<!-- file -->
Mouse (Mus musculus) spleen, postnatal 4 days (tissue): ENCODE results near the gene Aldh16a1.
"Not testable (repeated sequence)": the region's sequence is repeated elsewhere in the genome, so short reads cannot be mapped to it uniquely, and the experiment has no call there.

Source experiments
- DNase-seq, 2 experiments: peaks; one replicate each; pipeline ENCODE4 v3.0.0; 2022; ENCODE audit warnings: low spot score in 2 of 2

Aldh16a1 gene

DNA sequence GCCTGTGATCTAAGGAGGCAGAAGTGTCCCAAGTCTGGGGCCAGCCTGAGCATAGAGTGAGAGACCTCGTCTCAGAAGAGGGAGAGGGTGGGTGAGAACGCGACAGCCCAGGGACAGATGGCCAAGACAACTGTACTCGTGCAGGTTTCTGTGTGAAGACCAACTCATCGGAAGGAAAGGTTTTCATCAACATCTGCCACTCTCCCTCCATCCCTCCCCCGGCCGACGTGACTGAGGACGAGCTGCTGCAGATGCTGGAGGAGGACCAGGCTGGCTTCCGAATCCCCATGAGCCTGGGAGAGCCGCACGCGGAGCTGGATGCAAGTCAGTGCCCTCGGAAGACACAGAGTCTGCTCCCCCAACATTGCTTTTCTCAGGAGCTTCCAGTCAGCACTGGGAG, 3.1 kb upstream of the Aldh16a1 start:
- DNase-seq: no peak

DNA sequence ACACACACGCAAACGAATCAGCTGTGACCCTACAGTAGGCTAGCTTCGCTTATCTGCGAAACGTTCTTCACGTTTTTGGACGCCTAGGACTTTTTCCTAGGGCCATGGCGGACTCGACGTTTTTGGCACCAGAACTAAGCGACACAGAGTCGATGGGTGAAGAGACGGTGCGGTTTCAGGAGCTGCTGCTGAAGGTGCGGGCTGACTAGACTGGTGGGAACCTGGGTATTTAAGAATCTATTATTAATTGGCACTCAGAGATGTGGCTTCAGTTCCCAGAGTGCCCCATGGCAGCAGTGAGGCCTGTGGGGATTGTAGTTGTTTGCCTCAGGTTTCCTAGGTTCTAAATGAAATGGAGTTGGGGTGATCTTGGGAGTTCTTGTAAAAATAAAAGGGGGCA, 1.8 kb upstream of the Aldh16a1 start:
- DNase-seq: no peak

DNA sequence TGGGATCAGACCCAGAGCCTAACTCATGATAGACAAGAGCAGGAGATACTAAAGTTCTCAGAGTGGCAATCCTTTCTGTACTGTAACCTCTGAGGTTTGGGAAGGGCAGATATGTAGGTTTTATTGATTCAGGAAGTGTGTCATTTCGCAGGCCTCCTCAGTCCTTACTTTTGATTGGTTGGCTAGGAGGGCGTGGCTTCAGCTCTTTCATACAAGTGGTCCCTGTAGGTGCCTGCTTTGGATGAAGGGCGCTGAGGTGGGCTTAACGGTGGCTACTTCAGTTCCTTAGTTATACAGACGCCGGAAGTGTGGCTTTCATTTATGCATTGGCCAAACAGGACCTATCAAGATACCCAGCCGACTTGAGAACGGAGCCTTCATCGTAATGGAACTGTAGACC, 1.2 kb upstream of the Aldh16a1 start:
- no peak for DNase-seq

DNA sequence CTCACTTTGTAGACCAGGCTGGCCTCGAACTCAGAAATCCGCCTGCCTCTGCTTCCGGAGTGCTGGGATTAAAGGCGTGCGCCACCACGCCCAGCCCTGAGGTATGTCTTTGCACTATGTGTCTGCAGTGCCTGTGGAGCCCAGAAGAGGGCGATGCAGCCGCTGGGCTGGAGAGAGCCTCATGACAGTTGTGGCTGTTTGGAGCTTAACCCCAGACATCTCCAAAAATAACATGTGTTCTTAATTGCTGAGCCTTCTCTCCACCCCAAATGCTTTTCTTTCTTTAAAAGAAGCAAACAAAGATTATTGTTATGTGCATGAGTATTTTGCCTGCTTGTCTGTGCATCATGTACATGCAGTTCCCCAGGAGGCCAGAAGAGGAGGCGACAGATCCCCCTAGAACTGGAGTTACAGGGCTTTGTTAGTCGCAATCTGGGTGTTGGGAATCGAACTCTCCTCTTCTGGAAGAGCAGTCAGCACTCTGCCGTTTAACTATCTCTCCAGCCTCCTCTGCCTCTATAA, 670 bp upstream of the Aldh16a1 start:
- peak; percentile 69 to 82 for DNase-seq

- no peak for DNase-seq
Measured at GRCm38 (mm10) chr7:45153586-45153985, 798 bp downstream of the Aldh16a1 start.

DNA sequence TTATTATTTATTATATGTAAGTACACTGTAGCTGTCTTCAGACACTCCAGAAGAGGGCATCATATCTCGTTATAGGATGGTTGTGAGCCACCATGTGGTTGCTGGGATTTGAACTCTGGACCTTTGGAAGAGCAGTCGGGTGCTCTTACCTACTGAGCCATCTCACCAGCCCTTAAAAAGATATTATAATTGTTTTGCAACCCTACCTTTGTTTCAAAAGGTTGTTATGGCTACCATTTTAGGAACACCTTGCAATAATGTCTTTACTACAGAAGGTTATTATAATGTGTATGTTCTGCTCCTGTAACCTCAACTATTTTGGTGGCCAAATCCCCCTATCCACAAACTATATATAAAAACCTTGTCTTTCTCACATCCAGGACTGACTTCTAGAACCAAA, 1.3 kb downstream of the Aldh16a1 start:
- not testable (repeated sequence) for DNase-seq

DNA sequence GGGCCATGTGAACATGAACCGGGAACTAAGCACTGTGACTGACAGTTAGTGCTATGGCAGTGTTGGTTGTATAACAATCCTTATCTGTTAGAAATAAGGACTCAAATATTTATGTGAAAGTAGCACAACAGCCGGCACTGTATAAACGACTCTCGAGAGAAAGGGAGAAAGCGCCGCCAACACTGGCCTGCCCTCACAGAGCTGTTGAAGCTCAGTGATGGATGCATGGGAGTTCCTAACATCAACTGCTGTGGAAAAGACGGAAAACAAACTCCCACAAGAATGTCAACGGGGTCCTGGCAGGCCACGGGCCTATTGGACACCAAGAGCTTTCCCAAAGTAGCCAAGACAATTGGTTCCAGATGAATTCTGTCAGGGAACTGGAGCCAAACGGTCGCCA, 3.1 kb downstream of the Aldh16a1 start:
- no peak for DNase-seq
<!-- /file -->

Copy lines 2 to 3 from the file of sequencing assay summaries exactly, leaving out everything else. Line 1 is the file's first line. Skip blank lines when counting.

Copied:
"Not testable (repeated sequence)": the region's sequence is repeated elsewhere in the genome, so short reads cannot be mapped to it uniquely, and the experiment has no call there.

Source experiments